Juan Ponce de Leon hacked his way through the last tangle of karata bushes and fell face down on the stone stairs. There were mosquito bites spattering his back, souvenirs of the journey through sweltering treacle-thick swamps and the dripping, choking everglades. He had lost his boots crossing the cloud mountains; the soles of his feet were now lacerated a rubbery yellow. His breath erupted in ragged shreds and, sure that songs of memoriam were being sung about him somewhere in another world, Juan Ponce de Leon gave whatever was left of his body to that tiny patch of wet earth and slept for a long time.
When he awoke, some time between a few hours and some days later, it took him a while to realise that his prize was waiting before him. High up on the stone steps, the pool rippled under the midday sun, encased like an inocuous crystal within the granite basin. This, then, was the fabled sacred water of which was told stories in Corinth, in the halls of Babylon; stories of the Apache and the natives of the Ivory Coast, stories whispered in secret tongues in the shadow of the Sierra Madre.
The Fountain of Youth.
Juan Ponce de Leon found himself, as in a dream, standing before the basin. He was looking into the depths of the hidden pearl of Nostradamus, walking the deserted streets of El Dorado, bending in both hands the will of the universe. Trembling fingers dipped into the water a fragment of dead hartwood, and wide eyes beheld tender green buds covering the charred surface almost instantly. Uttering a strangled cry of triumph, he stretched out both hands towards the pool.
"Stay!" said the King of the Stone Macaws and his voice was sharp as fresh chalk. "Foolish human! Knowest thou what thou does? What has passed may not return..."
He would have continued in this vein but was interrupted by a flying shower of pebbles bestowed on him by the man beside the fountain. The human glared at him and there was a mad gleam in his sunken eyes. The King of the Stone Macaws observed this warily and decided that discretion was the better part of valour.
"So be it." he said softly and, ruffling his feathers, caught the south wind blowing back to Xanadu; and our intrepid explorer then scooped out the water in his hands and drank and drank.
The world paused to observe.
Still he waited.
He may have waited for years. Days, nights, and many seasons bore witness; his lips grew white and aged and refused to yield words. His limbs shrivelled into near nothingness, dessicated with hunger and a dull, relentless pain. And still nothing. Finally, even the lady of the moon felt pity in her cold heart and engulfed him in her blackness. Juan Ponce de Leon waited at that spot till the end of his life, which came not very many days later when a group of Seminole Indians found him there. He barely noticed them killing him, cutting incisions into his skull with arrowheads, hanging his worn, broken skin up as a sacrifice for the heathen gods.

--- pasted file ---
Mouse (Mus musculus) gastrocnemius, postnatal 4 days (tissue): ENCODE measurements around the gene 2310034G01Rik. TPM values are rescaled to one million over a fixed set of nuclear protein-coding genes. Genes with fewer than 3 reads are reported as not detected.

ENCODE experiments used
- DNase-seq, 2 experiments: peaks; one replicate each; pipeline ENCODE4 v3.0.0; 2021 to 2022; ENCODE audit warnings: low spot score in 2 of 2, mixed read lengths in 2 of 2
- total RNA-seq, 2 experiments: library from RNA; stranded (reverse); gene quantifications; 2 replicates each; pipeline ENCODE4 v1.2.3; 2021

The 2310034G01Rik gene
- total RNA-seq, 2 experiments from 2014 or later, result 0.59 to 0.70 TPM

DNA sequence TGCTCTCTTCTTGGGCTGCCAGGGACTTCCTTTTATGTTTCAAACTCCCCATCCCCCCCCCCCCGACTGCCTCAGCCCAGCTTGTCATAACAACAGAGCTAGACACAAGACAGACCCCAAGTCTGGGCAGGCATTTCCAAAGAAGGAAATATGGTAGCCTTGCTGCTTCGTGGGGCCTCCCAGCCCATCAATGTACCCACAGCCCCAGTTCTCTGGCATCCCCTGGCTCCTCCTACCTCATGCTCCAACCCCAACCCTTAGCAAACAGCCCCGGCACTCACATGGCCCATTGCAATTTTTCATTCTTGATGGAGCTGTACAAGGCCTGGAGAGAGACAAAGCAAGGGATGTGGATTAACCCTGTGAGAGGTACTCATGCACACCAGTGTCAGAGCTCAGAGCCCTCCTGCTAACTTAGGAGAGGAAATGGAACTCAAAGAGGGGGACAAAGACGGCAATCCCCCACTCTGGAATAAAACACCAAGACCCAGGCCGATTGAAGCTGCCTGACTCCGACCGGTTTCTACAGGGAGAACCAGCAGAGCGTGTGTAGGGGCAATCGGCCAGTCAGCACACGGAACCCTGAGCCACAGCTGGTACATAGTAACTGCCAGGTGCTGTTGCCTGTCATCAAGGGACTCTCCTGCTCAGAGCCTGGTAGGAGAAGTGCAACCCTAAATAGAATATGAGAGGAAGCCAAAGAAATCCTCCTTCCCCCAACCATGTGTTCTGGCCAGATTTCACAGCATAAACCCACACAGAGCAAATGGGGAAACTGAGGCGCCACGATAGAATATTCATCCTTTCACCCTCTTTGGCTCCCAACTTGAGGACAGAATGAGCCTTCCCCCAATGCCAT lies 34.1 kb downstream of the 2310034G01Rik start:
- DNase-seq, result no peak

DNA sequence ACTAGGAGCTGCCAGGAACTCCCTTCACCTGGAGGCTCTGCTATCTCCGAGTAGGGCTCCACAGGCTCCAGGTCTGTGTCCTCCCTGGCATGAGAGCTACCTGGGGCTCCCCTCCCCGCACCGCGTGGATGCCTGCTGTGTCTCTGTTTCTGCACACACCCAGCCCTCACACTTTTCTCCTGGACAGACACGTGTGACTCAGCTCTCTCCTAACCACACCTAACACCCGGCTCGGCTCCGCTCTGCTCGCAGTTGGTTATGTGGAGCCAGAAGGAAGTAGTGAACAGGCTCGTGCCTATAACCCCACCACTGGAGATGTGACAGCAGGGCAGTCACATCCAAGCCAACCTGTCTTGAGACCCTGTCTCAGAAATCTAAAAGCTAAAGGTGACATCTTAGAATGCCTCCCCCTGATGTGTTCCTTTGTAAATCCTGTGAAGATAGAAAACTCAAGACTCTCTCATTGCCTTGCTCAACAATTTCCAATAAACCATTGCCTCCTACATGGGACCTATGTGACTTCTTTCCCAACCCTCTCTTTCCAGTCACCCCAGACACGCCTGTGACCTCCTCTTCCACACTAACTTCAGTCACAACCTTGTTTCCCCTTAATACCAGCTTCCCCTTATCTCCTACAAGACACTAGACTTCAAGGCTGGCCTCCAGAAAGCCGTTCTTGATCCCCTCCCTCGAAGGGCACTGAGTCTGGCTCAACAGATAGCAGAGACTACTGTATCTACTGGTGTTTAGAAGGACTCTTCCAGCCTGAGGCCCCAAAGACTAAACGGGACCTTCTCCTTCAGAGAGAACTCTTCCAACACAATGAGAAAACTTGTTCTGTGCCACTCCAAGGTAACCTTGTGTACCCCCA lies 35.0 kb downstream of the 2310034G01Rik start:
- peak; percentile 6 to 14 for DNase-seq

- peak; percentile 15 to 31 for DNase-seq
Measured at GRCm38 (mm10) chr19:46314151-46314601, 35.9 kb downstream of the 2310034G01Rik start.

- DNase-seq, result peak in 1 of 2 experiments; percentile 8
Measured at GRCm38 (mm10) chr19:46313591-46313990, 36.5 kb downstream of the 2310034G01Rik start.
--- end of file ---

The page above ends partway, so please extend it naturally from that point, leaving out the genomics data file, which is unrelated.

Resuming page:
The Seminole Indians erected a shrine at that spot and founded a new village there. They all drank of the miraculous ever flowing water which became a collective heirloom, passed down through the generations. Every babe born to the Seminole tribe from then on was weaned on the magic water which was believed to render them strong of limb and pure of heart. The Seminoles, a peaceful, wholesome people, never suspected the true value of their little shrine until they were all massacred by the European settlers and their forests and villages burnt on the colonial bonfire. The Fountain remained, a curiosity for Western eyes for many centuries. It resurfaced briefly several times throughout the pages of history, under various legends and superstitious tales, but remained mostly unrecognised.
Until sometime in the last decade. That part of what we now know as the Yew Es was bought over by a group of private entrepreneurs who soon realised the tremendous commercial possibility of an ever flowing water source in the age of nature cures and Vedic spas. After testing and experimenting and chlorinating with a vengeance, the age old miracle water was put into shiny plastic bottles, hundreds of cloned monstrosities standing in regimental rows in disinfected labs all over the country. And it was sold in the thousands and in the hundred thousands, after the conclusion of a long legal war over manufacturing rights which thoroughly satisfied all concerned. Soon it was being advertised by shiny-toothed celebrities on TV and radio as the safest and healthiest brand of drinking water, coming soon to a store near you. We drink it every day now. Criminals and taxpayers, kings and presidents, political ambassadors and entertainers, they have all tasted of the waters of perpetual youth. There they are, all still children, doomed to a stillborn cocooned existence that they themselves are unaware of. This planet of ours continues to turn on its axis, a limbo playground where you and I live and laugh and lie and kill if necessary, generally messing around and making do and having a jolly good time through it all. So will it be for as long as our descendants, in ignorance or in greed, continue to drink the secret water that promises all, and as long as children are beautiful and gay and heartless.